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Our Most Rational Minds Considering All Hypotheses?

Summary:
I am not intending this to be smug. I mean this post sincerely. In a recent SlateStarCodex post, Scott Alexander–who is one of the most open-minded, thoughtful bloggers I follow–wrote: I realize this is pretty unsophisticated-sounding, but I’m basing this off of my continuing confusion over the rise of Christianity. Christianity came out of nowhere and had spread to 10% – 20% of the Roman population by the time Constantine made it official. And then it spread to Germany, England, Ireland, Scandinavia, Eastern Europe, Armenia, and Russia, mostly peacefully. Missionaries would come to the tribe of Hrothvalg The Bloody, they would politely ask him to ditch the War God and the Death God and so on in favor of Jesus and meekness, and as often as not he would just say

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I am not intending this to be smug. I mean this post sincerely.

In a recent SlateStarCodex post, Scott Alexander–who is one of the most open-minded, thoughtful bloggers I follow–wrote:

I realize this is pretty unsophisticated-sounding, but I’m basing this off of my continuing confusion over the rise of Christianity. Christianity came out of nowhere and had spread to 10% – 20% of the Roman population by the time Constantine made it official. And then it spread to Germany, England, Ireland, Scandinavia, Eastern Europe, Armenia, and Russia, mostly peacefully. Missionaries would come to the tribe of Hrothvalg The Bloody, they would politely ask him to ditch the War God and the Death God and so on in favor of Jesus and meekness, and as often as not he would just say yes. This is pretty astonishing even if you use colonialism as an excuse to dismiss the Christianization of the Americas, half of Africa, and a good bit of East Asia.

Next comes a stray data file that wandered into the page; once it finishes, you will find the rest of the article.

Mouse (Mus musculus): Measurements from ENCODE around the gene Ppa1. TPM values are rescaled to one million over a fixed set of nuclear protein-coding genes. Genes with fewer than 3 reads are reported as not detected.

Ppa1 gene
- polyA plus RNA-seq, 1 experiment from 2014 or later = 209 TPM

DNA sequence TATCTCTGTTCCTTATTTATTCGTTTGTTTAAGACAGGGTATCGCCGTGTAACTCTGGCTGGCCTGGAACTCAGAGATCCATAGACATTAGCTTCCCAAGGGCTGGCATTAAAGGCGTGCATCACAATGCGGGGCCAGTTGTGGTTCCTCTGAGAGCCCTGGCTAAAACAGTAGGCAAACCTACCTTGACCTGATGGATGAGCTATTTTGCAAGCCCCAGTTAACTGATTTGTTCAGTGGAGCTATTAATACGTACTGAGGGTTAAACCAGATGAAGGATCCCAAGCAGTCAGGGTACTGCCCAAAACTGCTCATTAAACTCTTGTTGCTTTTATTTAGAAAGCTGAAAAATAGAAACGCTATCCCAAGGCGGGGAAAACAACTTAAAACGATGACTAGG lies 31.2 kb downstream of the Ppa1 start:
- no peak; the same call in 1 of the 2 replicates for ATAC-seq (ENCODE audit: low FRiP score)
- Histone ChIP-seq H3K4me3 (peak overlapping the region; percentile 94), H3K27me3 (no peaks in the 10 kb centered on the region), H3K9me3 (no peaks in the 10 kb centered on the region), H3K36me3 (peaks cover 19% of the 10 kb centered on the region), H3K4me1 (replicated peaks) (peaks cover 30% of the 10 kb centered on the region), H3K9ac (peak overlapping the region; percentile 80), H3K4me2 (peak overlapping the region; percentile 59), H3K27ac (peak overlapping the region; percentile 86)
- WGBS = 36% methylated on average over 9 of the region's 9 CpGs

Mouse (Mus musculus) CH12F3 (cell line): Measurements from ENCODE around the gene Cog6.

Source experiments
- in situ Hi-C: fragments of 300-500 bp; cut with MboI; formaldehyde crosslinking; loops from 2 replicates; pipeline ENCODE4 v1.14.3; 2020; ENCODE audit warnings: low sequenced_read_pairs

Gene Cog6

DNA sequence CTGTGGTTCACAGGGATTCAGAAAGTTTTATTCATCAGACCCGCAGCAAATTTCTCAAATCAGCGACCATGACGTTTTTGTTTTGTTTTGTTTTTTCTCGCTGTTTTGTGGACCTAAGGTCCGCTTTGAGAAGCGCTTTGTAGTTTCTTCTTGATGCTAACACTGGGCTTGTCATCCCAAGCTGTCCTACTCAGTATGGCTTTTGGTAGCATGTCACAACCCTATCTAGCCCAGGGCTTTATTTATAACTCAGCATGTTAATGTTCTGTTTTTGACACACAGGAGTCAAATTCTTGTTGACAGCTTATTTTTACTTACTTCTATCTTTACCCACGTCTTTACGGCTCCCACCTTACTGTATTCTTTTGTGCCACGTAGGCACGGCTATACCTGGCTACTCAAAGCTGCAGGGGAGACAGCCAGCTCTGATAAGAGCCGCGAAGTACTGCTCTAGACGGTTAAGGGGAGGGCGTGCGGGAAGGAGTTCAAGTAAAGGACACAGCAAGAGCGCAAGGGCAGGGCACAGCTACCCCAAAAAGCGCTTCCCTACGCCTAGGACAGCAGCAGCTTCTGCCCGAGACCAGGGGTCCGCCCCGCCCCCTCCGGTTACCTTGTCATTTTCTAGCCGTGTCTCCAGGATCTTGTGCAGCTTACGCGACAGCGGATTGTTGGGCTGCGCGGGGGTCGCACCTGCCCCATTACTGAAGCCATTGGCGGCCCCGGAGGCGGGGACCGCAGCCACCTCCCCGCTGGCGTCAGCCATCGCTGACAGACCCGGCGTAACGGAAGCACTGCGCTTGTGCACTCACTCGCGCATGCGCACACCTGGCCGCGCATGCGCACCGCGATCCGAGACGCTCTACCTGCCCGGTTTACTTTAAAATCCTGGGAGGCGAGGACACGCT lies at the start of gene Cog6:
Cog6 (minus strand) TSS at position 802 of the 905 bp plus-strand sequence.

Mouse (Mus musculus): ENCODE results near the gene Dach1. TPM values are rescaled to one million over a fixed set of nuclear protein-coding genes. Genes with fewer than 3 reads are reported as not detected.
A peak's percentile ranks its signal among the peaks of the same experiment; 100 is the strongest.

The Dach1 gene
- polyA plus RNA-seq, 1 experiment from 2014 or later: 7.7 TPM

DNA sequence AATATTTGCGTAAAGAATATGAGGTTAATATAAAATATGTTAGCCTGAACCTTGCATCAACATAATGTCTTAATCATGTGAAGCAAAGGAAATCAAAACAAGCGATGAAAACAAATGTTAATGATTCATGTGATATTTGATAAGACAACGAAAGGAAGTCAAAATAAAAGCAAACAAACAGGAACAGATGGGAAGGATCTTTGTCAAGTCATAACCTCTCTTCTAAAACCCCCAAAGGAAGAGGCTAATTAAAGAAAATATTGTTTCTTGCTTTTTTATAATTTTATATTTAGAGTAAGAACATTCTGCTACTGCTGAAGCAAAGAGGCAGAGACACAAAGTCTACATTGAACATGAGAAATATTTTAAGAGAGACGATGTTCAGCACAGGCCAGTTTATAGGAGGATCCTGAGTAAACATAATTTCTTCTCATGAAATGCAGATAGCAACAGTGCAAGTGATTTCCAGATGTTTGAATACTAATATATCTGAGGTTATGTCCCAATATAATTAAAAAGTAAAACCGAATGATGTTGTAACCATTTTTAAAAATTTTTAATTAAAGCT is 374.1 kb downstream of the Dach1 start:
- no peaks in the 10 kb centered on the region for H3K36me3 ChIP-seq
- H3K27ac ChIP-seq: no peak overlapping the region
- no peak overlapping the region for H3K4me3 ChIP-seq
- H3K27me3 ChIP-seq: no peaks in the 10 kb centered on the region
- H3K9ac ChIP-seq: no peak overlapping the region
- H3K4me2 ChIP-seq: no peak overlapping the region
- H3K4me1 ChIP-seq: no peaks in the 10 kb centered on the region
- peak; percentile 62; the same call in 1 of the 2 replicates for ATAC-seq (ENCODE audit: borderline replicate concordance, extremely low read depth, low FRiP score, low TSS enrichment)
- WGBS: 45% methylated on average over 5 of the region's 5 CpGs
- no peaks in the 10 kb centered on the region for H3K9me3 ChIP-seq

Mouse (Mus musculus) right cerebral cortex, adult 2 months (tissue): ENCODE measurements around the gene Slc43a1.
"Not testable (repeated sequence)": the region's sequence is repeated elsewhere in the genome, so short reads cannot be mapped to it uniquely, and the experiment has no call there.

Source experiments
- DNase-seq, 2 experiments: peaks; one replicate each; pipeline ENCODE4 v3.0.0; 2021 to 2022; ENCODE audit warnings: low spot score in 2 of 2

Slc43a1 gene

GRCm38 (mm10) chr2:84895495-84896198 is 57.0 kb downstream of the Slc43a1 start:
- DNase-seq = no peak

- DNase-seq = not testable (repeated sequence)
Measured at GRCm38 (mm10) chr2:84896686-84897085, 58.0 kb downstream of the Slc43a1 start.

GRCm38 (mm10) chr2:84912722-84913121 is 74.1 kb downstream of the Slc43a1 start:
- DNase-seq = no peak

I’ve looked around for anyone who has a decent explanation of this, and as far as I can tell Christianity was just really appealing. People worshipped Thor or Zeus or whoever because that was what people in their ethnic group did, plus Thor/Zeus would smite them if they didn’t. Faced with the idea of a God who was actually good, and could promise them eternity in Heaven, and who was against bad things, and never raped anybody and turned them into animals, everyone just agreed this was a better deal. I know this is a horrendously naive-sounding theory, but it’s the only one I’ve got. [Italics original, bold added.]

Alexander’s post reminded me of Bryan Caplan’s EconLog post from a bit earlier, where he (Bryan) challenged the discussion of religiosity in the new book by Kevin Simler and Robin Hanson. I can’t really excerpt the essence of his post, but suffice to say, Bryan entertains a bunch of different explanations for the “function” of religious belief, literally without one sentence devoted to the possibility that God exists.

To be crystal clear, I’m not complaining that Alexander and Bryan are (apparently) atheists. I wouldn’t even have blogged this if they had both said something like, “(To be sure, we realize half of our readers probably think they have a GREAT explanation for this puzzle. But in light of the serious empirical and philosophical problems involved, I reject this move as cheating, a literal deus ex machina that is not scientific.)”

It’s just weird to me that they didn’t even seem to consider, even just as a checklist in covering their bases, that if there really were a God of the kind that various cultures have believed in, then all of the problems would be a lot more tractable.

Robert Murphy
Christian, Austrian economist, and libertarian theorist. Research Prof at Texas Tech and author of *Choice*. Paul Krugman's worst nightmare.

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